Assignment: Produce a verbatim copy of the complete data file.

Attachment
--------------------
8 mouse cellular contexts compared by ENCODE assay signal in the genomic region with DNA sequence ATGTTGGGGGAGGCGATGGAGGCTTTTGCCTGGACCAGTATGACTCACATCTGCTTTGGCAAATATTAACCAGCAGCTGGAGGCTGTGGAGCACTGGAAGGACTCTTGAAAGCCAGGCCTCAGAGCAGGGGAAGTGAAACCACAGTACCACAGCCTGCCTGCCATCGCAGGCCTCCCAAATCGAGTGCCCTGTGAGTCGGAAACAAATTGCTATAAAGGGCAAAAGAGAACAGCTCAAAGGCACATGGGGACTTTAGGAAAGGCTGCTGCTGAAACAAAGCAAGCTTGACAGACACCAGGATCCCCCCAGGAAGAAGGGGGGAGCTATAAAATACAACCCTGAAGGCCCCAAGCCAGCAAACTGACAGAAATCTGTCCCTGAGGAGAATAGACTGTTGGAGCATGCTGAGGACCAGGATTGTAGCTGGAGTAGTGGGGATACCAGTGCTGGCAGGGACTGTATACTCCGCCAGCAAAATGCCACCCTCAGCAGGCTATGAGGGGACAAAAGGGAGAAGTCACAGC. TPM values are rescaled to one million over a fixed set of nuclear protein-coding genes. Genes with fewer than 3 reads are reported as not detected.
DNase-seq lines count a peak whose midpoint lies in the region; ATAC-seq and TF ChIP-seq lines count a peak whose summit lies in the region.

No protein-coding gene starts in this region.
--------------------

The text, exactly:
8 mouse cellular contexts compared by ENCODE assay signal in the genomic region with DNA sequence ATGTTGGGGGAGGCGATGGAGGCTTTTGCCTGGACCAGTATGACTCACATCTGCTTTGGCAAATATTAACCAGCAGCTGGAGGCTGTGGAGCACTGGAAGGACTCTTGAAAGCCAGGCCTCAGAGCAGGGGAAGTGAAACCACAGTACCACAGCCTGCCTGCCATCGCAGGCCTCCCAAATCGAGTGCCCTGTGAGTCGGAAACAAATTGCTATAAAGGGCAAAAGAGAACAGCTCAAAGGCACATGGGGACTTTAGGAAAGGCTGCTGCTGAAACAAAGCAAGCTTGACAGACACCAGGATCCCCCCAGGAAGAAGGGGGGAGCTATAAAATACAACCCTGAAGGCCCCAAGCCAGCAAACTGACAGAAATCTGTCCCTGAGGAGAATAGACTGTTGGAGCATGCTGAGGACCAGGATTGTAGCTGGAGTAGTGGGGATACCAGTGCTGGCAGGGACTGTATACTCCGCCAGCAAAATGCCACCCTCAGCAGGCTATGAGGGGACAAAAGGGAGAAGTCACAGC. TPM values are rescaled to one million over a fixed set of nuclear protein-coding genes. Genes with fewer than 3 reads are reported as not detected.
DNase-seq lines count a peak whose midpoint lies in the region; ATAC-seq and TF ChIP-seq lines count a peak whose summit lies in the region.

No protein-coding gene starts in this region.